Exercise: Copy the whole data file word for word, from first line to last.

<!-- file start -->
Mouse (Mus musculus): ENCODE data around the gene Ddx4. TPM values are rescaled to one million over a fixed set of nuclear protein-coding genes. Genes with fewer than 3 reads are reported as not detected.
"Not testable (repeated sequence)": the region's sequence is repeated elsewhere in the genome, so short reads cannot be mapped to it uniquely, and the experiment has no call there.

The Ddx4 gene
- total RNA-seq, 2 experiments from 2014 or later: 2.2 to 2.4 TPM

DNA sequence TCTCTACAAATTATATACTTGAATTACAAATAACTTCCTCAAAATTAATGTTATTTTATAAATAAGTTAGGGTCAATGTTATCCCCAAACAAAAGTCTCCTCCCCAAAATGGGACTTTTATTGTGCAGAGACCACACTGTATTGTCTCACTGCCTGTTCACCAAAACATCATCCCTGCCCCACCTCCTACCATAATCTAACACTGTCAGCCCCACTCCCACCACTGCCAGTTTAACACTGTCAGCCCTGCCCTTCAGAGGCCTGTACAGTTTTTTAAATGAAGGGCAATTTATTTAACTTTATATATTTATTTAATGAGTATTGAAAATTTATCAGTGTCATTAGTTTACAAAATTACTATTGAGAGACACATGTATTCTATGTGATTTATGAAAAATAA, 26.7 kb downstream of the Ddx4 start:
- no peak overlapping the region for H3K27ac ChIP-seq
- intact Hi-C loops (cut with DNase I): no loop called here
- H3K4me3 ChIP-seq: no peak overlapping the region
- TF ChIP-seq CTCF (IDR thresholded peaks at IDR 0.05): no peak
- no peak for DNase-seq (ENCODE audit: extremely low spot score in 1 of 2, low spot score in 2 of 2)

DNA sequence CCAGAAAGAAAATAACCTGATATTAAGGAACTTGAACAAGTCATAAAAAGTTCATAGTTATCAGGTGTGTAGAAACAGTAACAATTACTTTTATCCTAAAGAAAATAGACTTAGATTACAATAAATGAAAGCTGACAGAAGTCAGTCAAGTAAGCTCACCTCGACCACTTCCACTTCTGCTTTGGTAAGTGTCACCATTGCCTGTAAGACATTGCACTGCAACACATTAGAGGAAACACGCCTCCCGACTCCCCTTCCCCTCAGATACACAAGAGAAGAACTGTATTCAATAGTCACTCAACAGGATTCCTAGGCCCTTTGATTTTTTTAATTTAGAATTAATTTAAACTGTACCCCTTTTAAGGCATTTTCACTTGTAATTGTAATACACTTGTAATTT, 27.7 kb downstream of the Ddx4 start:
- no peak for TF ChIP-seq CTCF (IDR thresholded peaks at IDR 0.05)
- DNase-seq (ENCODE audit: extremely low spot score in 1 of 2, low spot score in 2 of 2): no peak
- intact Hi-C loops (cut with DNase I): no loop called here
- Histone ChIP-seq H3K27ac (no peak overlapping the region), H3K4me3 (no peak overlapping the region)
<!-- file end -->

Mouse (Mus musculus): ENCODE data around the gene Ddx4. TPM values are rescaled to one million over a fixed set of nuclear protein-coding genes. Genes with fewer than 3 reads are reported as not detected.
"Not testable (repeated sequence)": the region's sequence is repeated elsewhere in the genome, so short reads cannot be mapped to it uniquely, and the experiment has no call there.

The Ddx4 gene
- total RNA-seq, 2 experiments from 2014 or later: 2.2 to 2.4 TPM

DNA sequence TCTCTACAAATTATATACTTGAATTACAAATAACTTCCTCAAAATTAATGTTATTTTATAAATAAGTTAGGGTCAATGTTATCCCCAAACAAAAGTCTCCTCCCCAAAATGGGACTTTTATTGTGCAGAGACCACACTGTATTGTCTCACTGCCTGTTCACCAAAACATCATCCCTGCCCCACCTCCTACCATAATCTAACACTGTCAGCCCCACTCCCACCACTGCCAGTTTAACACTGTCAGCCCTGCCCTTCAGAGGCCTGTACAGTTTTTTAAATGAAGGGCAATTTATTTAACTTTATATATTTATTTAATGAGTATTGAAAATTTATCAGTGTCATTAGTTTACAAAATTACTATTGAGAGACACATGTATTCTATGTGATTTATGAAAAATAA, 26.7 kb downstream of the Ddx4 start:
- no peak overlapping the region for H3K27ac ChIP-seq
- intact Hi-C loops (cut with DNase I): no loop called here
- H3K4me3 ChIP-seq: no peak overlapping the region
- TF ChIP-seq CTCF (IDR thresholded peaks at IDR 0.05): no peak
- no peak for DNase-seq (ENCODE audit: extremely low spot score in 1 of 2, low spot score in 2 of 2)

DNA sequence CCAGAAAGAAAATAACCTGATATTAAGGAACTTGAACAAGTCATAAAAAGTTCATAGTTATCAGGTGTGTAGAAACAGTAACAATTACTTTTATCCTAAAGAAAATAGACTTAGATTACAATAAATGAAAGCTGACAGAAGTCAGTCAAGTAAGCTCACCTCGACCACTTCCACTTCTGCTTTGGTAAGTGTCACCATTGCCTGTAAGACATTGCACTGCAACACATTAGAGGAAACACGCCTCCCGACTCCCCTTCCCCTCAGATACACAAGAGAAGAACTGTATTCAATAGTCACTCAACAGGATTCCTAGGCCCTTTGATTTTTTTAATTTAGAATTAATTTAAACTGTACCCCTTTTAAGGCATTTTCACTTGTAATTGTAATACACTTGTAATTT, 27.7 kb downstream of the Ddx4 start:
- no peak for TF ChIP-seq CTCF (IDR thresholded peaks at IDR 0.05)
- DNase-seq (ENCODE audit: extremely low spot score in 1 of 2, low spot score in 2 of 2): no peak
- intact Hi-C loops (cut with DNase I): no loop called here
- Histone ChIP-seq H3K27ac (no peak overlapping the region), H3K4me3 (no peak overlapping the region)